Vance Manufacturing’s Spring Boat Maintenance Checklist
Fishing season is approaching, which means anglers around the country anxiously await the abundance of hearty sunshine and hungry fish that spring promises. After months of hibernation in their dens, anglers prepare to head out on the open water by gathering their lures, stocking up on line and dusting off their sun hats. However, every good boater knows that a rig requires more than just a quick dust in order to perform at its peak. You may have done a lot to your boat before storing it last fall, but time and weather exposure can manifest in problems once you’re out on the water. Thorough boat maintenance after an off-season is important for several reasons, ranging from the preservation of your engine to the safety of your passengers. Here’s how to de-winterize a boat without damaging it or finding failures after launching it on its first voyage this year.
What You’ll Need
Along with common hand tools, there are a few parts and fluids you should have on hand to get your boat ready for the water:
- Recently purchased fuel
- Fuel filter
- Spray lubricant (We recommend Strike-Hold. This metal conditioner frees up parts like a penetrating oil, but it leaves behind a dry lubricant for long term protection.)
- Motor oil and oil filter (four-stroke outboards)
- Two-stroke oil (two-stroke outboards)
- Non-detergent oil for jack plates
- Fogging oil
- Distilled water
Prepare Your Outboard: How To Start a Boat Motor That Has Been Sitting
If you try to crank the engine without any preparation, there’s a good chance you’ll break something. Here’s how you can be sure every part of the engine is working before the first test run.
If you have a four-stroke outboard, check the oil. It’s a good idea to change the oil and filter if you didn’t before storage. This removes dirt from last season along with moisture that may have accumulated in the winter. For two-strokes, top up the oil injection reservoir or mix the oil in with your new container of gas.
Check the battery and top up the cells with distilled water. Remove any corrosion on the terminals and reconnect the electrical system.
Flush out the cooling system to remove salt and other contaminants left over from last season. The Shoreline Marine Motor Flusher makes it easy to channel water from a garden hose through your outboard’s cooling system. Check your maintenance records: If you’re due for a new water pump or a thermostat, get these repairs out of the way before your boat’s in the water.
Using the throttle when parts are stuck can break components. Before your first test run, remove the air box. Use spray lubricant on the throttle plates, springs on the throttle control arm and joints on the throttle link arm. Move the linkage by hand to make sure everything moves freely.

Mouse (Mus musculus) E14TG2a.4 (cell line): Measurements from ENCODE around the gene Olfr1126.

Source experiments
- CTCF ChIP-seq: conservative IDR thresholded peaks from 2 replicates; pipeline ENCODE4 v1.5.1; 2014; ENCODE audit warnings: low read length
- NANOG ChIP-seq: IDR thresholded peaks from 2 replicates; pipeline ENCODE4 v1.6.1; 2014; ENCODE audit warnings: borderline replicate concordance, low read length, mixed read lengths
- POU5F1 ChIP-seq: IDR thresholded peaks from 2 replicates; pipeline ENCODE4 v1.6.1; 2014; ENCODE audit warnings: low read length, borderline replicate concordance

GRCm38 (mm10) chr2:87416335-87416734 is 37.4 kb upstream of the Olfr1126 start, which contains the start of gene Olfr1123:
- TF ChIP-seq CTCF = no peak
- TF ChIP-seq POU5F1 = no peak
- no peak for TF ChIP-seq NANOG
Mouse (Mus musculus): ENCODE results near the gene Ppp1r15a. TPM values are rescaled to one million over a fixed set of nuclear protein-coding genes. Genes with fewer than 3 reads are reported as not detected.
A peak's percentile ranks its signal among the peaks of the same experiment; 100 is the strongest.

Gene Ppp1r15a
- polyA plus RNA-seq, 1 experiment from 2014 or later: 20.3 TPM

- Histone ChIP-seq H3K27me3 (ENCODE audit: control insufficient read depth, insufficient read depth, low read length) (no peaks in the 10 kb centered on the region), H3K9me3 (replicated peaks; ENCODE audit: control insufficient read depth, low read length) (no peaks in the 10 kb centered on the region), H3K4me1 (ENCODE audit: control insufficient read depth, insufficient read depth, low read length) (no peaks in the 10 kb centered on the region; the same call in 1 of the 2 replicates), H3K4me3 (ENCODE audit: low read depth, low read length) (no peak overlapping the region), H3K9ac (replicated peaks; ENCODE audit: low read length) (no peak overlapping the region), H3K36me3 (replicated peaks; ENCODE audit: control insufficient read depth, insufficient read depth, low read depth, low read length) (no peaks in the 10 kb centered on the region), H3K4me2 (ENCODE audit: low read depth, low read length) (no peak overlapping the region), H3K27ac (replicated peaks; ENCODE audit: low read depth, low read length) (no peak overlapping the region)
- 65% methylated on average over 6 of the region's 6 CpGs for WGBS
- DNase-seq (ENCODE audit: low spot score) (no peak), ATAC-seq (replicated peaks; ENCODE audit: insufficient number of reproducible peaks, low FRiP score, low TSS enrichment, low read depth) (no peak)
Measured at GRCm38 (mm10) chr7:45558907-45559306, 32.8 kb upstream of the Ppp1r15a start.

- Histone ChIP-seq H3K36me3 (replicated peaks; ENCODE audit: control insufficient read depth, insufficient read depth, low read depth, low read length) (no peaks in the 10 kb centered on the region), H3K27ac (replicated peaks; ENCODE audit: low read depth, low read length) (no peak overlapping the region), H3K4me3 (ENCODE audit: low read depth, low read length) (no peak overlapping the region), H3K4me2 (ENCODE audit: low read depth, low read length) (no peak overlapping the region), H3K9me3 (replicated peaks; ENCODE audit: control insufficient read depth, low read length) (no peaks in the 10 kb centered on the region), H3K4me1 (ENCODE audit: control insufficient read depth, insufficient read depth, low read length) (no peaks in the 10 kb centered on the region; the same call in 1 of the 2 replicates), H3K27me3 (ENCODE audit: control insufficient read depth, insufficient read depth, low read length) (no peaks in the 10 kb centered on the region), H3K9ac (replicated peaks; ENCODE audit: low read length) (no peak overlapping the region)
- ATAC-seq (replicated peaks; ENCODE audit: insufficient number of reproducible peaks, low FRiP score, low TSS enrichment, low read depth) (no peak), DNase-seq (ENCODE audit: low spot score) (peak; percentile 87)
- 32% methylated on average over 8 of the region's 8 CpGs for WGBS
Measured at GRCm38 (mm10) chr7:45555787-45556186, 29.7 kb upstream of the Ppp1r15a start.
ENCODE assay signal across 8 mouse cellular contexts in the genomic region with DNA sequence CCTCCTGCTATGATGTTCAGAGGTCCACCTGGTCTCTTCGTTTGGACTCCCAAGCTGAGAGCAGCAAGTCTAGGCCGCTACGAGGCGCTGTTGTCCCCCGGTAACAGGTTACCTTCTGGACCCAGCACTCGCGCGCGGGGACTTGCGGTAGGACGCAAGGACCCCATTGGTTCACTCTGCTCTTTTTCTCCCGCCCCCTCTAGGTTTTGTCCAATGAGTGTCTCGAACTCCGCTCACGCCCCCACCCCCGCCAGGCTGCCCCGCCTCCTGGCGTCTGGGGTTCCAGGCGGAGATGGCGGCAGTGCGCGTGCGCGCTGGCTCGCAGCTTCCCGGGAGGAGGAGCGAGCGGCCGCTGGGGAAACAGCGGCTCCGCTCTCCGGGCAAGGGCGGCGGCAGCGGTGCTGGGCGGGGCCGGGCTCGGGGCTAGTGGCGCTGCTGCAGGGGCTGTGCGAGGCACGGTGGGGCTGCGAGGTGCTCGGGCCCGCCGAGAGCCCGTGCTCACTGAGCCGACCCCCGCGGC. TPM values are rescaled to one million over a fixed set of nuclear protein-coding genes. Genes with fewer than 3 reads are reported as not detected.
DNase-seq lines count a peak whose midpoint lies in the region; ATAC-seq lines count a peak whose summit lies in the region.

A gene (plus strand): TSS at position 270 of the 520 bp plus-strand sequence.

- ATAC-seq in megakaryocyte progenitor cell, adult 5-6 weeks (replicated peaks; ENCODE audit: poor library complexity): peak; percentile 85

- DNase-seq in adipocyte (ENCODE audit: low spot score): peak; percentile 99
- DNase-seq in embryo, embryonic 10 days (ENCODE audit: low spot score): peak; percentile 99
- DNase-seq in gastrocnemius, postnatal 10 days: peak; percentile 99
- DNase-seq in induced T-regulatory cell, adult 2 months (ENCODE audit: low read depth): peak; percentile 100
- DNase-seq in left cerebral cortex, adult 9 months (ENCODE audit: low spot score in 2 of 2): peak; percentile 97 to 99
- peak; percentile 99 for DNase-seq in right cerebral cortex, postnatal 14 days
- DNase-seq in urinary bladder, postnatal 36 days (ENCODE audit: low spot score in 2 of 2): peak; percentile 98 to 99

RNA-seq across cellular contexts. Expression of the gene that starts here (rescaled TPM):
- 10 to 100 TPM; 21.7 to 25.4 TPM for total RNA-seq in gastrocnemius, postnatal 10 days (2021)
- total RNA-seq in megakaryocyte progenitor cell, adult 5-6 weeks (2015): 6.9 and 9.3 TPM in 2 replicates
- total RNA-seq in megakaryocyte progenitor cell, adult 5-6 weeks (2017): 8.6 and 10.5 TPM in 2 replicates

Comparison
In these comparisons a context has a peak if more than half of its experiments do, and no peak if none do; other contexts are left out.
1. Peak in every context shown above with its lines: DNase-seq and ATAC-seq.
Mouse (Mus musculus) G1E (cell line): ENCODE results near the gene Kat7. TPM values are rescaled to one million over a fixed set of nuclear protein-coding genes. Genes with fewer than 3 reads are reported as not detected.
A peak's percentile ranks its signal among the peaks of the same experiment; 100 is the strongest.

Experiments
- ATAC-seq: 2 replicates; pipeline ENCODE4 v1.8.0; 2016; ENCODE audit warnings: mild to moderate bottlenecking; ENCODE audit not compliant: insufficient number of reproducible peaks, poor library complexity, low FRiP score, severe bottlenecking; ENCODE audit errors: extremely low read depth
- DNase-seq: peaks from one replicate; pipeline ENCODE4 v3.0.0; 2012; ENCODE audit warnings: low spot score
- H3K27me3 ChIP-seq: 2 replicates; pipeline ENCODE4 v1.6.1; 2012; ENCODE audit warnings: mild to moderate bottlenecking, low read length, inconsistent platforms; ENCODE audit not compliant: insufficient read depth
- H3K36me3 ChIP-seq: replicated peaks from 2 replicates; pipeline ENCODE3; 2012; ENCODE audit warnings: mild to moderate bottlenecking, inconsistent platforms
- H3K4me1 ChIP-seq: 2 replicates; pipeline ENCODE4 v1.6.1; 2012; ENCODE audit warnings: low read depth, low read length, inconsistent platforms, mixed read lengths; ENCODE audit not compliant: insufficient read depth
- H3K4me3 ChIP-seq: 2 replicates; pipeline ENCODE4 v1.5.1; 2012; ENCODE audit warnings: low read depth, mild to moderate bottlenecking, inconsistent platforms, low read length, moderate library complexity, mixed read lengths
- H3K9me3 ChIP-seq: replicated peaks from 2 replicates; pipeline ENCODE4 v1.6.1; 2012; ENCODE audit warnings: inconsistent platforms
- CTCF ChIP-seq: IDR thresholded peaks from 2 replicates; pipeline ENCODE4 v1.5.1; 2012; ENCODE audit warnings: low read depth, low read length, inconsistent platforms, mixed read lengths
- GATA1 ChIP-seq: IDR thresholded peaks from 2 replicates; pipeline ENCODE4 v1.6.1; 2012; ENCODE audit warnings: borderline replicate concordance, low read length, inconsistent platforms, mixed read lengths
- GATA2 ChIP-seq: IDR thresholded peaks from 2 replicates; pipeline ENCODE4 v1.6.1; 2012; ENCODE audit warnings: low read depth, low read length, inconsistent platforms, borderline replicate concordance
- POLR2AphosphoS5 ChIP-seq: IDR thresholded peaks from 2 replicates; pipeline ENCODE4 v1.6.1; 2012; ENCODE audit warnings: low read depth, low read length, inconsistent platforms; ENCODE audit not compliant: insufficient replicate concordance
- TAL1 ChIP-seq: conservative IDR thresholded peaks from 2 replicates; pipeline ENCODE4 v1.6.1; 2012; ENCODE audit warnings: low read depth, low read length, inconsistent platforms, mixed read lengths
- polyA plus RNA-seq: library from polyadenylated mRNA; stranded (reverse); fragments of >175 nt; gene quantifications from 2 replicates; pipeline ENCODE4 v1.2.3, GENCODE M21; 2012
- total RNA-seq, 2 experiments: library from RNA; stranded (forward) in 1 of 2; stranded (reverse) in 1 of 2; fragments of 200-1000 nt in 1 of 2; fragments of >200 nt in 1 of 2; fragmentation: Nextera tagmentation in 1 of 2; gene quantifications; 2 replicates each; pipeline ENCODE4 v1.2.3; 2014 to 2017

Check the fuel lines for cracks, and replace them as needed. Remove the sediment cup and clean it out. If your engine has fuel injection, open up the drain on the FSM/VST to remove any residual fuel. On carburetor-equipped engines, remove the plug on the float bowl to drain the carburetor. Pour fresh fuel through the FSM or carburetor to flush out any leftover residue. Once the fuel looks clean, you can fit the drain plug and fill the tank.
Remove the spark plugs and spray fogging oil into the cylinders. Connect the battery and crank the starter a few times to spread the oil across the cylinder walls. Install the plugs and reconnect the plug wires. Connect your water source to the cooling system and start the engine.
Checking Your Accessories
This is the best time to consider upgrades for your boat. If you find the performance of your outboard is underwhelming, you might not need a bigger motor, just a better way to use the power you have. A jack plate lets you get your outboard into a better position to exert power, improving your hole shot and maintaining water pressure at full throttle. When used properly, a jack plate like our aluminum JPL4500 will keep the motor perpendicular to the water at top speed. This increases hull lift, minimizing drag and increasing top speed.
Looking to fish in shallow water but constantly worried about damaging your prop? A hydraulic kick-up plate like our HYDKU-6500 lets the tiller engine swivel out of the way when it strikes an obstacle, preventing damage. The built-in hydraulic system lasts longer than spring-based plates, and it doesn’t require an external reservoir or pump.
Whether you have a new or old jack plate, you should top up the oil reservoir. Remember to move the plate down to purge any air bubbles before lifting the plate and adding oil through the filler hole. Make sure the plate and steering cables move freely. Apply lubricant as needed.
Do a check of your boat’s electrical accessories, including the horn, radio and lights. Be sure to look over the equipment you keep in your boat. Is the fire extinguisher within its expiration date? Is the anchor onboard? Are your personal flotation devices onboard and in good working order?
When you’re cleaning the interior, pay particular attention to the bilge pump and the surrounding area. Debris likes to gather around the intake, reducing performance. Once the pump is clean, pour some water around it and turn it on. It’s better to repair a broken pump now instead of finding out it doesn’t work when you’re taking on water.
When it comes to your hull, a slick surface is a fast one. Thoroughly rinse your boat to remove surface dirt and grime. From there, clean in two stages: first with a mild detergent, then with a heavy-duty cleaner designed for your boat’s hull material. Give the boat a final rinse to remove any cleaning products, then give it a thorough wax. This helps the hull cut through the water, and makes it harder for algae and other grime to cling to your boat.